History or comments
Although small in size this synagogue has endured for nearly 100 years.
The August 18, 1917 edition of the Aberdeen, SD newspaper featured an article with the headline “HEBREWS PURCHASE LOCAL CHURCH”. Aberdeen’s small Jewish community had purchased the Wesleyan Methodist Church building, which it converted into a synagogue. The newspaper’s September 6th edition said “With religious ceremony and patriotic exercises the congregation of the Sons of Isaac, will dedicate their new house of worship at the corner of Lincoln and Second Avenue north, Sunday afternoon.” The article was almost correct, except the location was on Kline Street, not Lincoln.
Although Aberdeen’s Jewish community was never large, it had 50 to 60 Jewish families in the 1930s. Now there are a half-dozen or less. It hasn’t had a full-time rabbi since the mid-1970s. Even so, its small but dedicated congregation maintains a Jewish presence, observes major holidays and participates in Aberdeen community activities and charities. With such a small Jewish community there are certain challenges to being an observant Jew.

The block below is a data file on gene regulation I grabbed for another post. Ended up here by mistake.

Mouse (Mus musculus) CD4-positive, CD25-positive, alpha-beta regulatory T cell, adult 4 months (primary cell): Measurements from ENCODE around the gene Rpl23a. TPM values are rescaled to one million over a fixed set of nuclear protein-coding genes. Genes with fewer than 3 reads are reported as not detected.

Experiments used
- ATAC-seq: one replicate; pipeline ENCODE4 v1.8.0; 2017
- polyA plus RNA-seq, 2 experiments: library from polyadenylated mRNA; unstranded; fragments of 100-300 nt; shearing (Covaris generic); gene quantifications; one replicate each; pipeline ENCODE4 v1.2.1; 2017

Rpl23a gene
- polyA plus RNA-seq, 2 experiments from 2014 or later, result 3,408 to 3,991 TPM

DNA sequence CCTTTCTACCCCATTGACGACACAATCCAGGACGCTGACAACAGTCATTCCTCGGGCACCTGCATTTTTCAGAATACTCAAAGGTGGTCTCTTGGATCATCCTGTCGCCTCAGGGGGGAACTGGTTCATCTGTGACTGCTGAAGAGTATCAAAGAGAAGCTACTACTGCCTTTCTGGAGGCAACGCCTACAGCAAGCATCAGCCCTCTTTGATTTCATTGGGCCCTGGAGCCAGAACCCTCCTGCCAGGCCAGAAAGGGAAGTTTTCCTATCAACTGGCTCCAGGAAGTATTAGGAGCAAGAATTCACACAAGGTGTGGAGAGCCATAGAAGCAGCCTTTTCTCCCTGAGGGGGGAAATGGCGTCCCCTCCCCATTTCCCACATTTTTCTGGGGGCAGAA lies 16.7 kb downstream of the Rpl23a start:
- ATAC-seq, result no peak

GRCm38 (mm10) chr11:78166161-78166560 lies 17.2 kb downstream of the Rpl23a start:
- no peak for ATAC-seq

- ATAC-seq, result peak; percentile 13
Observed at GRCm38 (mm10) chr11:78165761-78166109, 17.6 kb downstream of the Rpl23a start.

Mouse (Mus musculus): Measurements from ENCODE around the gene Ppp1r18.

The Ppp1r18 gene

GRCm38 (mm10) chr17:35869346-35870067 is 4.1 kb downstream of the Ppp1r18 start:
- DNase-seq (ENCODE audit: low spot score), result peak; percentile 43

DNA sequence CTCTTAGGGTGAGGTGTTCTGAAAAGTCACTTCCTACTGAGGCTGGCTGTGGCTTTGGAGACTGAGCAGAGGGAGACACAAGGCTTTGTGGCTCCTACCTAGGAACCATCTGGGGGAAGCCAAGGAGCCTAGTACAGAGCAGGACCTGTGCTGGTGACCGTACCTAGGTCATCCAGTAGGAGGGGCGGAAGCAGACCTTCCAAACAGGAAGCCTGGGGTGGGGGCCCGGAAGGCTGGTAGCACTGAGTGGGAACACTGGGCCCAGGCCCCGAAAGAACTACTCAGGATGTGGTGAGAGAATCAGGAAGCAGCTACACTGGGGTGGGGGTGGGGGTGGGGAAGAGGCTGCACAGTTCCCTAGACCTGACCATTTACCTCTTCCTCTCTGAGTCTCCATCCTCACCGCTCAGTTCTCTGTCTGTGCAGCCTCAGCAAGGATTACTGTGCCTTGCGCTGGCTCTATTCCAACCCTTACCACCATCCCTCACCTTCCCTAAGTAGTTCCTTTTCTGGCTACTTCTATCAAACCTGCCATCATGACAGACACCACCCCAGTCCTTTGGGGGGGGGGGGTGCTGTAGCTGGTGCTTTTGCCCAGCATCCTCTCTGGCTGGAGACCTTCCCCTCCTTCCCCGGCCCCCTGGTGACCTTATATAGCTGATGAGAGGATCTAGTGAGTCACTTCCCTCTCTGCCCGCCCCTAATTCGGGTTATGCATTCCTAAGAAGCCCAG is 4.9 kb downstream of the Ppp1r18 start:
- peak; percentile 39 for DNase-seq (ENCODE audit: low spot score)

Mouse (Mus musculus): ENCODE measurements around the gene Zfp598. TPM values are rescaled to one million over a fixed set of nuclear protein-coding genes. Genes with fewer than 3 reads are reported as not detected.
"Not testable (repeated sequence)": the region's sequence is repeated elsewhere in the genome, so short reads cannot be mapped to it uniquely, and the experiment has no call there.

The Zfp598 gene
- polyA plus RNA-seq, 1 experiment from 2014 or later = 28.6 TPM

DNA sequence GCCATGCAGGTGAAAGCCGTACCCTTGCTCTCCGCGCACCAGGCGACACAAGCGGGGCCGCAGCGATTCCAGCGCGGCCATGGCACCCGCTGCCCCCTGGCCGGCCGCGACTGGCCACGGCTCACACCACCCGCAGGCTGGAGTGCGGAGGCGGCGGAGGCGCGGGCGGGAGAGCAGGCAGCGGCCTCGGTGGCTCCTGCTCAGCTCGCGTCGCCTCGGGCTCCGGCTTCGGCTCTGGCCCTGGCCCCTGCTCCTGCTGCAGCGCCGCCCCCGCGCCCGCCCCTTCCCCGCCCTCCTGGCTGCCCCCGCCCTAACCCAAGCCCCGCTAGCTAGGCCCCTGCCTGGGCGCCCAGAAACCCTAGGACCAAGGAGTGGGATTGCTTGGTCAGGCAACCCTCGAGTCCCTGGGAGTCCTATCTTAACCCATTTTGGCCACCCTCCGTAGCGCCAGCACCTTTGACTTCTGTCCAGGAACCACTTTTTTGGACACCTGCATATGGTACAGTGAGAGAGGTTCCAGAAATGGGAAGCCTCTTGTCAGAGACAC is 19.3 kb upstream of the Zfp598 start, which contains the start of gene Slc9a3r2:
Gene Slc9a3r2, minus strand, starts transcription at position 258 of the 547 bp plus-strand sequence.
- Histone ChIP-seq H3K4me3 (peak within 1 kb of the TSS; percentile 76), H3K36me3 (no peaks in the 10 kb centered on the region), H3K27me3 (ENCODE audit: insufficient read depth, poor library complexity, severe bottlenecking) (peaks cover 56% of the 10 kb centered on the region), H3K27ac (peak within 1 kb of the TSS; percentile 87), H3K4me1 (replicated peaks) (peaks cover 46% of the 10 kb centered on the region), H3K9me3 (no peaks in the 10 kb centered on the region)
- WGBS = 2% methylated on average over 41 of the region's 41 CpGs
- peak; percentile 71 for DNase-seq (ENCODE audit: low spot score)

Community leader, Bea Premack tells a story involving three Jewish doctors who worked at the Public Health Service Indian Hospital during the Vietnam War. She said ” one of the doctors’ family kept kosher, a diet with special requirements. There was nowhere in Eagle Butte to buy kosher meat, so Premack’s mother shipped kosher meat from Omaha, Nebraska to Aberdeen, and a laundry truck took the meat from Aberdeen to Eagle Butte. “